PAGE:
SUrrogate markers for Micro- and Macro-vascular hard endpoints for Innovative diabetes Tools
Diabetes mellitus is a lifelong, incapacitating disease affecting multiple organs. Worldwide prevalence figures estimate that there are 250 million diabetic patients today and that this number will increase by 50% by 2025 (1). Presently, diabetes can diabetes type 1 and type 2 cannot be cured and only partially (type 2) prevented. The disease is associated with devastating chronic complications including coronary heart disease, stroke and peripheral vascular disease (macrovascular disease) as well as microvascular disorders leading to damage of kidneys (nephropathy) and eyes (retinopathy). These complications impose an immense burden on the quality of life of the patients and account for more than 10% of health care costs in Europe (2). Therefore, novel means to prevent and/or treat these devastating diabetic complications are needed. An important step would be to develop surrogate markers, which would make development of novel drugs for prevention of these complications more feasible. Although hyperglycemia represents one of the most important risk factors for development of diabetic vascular complications, not all hyperglycemic patients seem to be at equal risk: other factors clearly modify an individual’s susceptibility to develop complications.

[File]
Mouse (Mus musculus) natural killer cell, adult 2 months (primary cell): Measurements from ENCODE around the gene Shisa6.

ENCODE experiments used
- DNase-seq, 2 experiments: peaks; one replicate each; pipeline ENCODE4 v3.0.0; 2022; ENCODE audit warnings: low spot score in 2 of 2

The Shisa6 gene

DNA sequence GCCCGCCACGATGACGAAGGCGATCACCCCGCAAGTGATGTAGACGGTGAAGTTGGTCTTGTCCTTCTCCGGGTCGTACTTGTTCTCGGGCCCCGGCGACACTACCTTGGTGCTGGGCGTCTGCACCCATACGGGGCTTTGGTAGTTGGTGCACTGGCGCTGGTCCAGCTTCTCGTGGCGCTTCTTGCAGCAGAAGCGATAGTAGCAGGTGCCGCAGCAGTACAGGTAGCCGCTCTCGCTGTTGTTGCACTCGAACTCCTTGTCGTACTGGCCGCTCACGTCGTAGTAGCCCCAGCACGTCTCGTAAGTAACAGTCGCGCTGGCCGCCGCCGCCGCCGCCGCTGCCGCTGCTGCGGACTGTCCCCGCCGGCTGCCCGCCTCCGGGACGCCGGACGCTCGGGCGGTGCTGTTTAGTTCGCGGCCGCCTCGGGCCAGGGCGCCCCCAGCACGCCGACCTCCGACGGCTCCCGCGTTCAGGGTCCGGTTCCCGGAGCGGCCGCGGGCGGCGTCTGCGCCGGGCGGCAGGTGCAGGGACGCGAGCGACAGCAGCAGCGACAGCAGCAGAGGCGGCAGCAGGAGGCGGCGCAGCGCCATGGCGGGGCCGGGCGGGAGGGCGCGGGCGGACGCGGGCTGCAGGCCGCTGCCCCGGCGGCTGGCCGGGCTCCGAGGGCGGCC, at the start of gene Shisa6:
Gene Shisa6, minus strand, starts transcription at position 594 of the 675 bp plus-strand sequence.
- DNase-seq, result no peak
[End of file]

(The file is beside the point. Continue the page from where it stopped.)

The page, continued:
The central goal of the SUMMIT project will be to develop surrogate markers for micro- and macrovascular hard endpoints, to shorten clinical trials on diabetes. The identification and characterization of the most important risk factors for development of vascular diabetic complications can be used to predict risk and monitor the effect of interventions.
The specific objectives are:
to identify novel genetic markers and biomarkers which can be used for prediction and monitoring the development of diabetic vascular complications,
to develop novel and improve existing imaging techniques for monitoring the progress of the atherosclerotic process,
to develop novel animal models for vascular complications and 5) to develop novel in silico methods for predicting chronic diabetic complications.
IMI Research Programme - EC 7° Framework Programme
SUMMIT project will last 48 months, from 01/11/2009 to 31/10/2014